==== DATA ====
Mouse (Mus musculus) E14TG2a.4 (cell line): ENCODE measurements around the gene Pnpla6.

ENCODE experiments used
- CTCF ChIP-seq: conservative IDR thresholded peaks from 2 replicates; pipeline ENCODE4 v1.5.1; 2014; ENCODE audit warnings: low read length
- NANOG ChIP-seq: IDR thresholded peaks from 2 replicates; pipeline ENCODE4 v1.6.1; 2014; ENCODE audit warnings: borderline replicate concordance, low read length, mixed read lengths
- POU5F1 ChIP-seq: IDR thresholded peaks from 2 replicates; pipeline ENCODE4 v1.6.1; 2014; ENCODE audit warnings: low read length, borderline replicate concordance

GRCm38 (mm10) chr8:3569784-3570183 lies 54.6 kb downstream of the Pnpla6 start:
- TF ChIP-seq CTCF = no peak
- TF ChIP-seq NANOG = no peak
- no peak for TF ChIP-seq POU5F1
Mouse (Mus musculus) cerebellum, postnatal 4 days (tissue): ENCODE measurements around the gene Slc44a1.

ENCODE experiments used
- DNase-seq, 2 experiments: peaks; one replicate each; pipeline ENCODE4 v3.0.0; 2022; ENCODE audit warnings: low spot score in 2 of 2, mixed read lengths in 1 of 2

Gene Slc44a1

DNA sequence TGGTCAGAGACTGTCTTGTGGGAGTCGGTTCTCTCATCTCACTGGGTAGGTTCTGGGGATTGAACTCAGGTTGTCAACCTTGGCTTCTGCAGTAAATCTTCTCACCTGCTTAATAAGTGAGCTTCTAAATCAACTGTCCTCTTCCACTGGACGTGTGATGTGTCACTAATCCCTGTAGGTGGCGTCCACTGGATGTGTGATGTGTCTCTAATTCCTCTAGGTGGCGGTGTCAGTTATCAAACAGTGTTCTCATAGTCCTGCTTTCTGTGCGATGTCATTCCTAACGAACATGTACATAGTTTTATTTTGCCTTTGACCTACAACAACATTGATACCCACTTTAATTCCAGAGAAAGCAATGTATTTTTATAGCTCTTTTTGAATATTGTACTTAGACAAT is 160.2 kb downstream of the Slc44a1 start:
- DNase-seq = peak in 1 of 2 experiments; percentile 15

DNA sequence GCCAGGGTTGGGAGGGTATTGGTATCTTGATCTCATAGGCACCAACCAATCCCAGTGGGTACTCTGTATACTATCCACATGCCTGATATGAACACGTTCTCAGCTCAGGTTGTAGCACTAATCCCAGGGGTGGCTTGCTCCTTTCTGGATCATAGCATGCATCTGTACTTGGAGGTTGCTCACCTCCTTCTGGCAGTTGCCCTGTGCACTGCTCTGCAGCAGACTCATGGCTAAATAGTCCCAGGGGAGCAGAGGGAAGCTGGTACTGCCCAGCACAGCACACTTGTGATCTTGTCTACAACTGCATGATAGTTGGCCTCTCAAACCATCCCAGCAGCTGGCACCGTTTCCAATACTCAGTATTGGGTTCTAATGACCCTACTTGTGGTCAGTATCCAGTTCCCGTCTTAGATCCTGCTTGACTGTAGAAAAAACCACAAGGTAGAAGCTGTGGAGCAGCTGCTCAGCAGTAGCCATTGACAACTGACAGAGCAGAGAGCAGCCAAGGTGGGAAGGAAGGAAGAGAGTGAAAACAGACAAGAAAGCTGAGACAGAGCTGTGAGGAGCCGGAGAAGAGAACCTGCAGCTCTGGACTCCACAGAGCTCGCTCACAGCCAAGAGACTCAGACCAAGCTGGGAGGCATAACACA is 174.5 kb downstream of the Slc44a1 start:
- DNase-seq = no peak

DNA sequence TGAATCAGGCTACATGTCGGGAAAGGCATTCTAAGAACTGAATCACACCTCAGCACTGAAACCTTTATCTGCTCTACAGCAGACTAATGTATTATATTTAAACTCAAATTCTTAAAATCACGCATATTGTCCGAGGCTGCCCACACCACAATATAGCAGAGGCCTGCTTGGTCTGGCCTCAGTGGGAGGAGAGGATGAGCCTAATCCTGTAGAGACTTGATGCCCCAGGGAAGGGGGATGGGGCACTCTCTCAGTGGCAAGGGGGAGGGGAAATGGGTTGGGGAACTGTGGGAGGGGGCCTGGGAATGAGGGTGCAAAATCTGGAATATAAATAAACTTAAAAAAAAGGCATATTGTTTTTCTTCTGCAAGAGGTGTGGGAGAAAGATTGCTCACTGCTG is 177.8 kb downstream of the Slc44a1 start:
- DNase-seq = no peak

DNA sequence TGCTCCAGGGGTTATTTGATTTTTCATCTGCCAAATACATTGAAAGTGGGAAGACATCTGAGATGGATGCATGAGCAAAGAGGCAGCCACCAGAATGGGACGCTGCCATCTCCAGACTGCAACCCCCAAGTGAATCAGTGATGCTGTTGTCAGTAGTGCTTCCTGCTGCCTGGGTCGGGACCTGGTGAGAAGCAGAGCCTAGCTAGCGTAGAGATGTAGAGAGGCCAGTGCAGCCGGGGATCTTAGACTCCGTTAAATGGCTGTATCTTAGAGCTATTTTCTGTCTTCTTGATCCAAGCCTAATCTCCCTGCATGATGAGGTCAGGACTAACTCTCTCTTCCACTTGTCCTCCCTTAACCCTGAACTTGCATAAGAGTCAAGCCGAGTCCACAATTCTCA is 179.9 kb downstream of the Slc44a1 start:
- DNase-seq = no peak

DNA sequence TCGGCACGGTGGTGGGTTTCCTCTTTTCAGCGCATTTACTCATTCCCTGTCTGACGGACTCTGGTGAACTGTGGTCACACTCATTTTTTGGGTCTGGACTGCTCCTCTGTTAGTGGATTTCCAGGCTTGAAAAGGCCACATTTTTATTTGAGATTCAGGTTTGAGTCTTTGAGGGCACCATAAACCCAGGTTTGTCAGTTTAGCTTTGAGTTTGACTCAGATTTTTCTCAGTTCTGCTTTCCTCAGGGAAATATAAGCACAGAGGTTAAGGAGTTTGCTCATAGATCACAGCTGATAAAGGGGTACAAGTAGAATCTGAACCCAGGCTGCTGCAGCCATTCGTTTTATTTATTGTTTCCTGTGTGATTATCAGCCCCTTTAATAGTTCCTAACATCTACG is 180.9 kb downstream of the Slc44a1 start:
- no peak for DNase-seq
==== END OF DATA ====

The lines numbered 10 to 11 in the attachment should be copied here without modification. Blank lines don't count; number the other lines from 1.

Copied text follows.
Mouse (Mus musculus) cerebellum, postnatal 4 days (tissue): ENCODE measurements around the gene Slc44a1.

ENCODE experiments used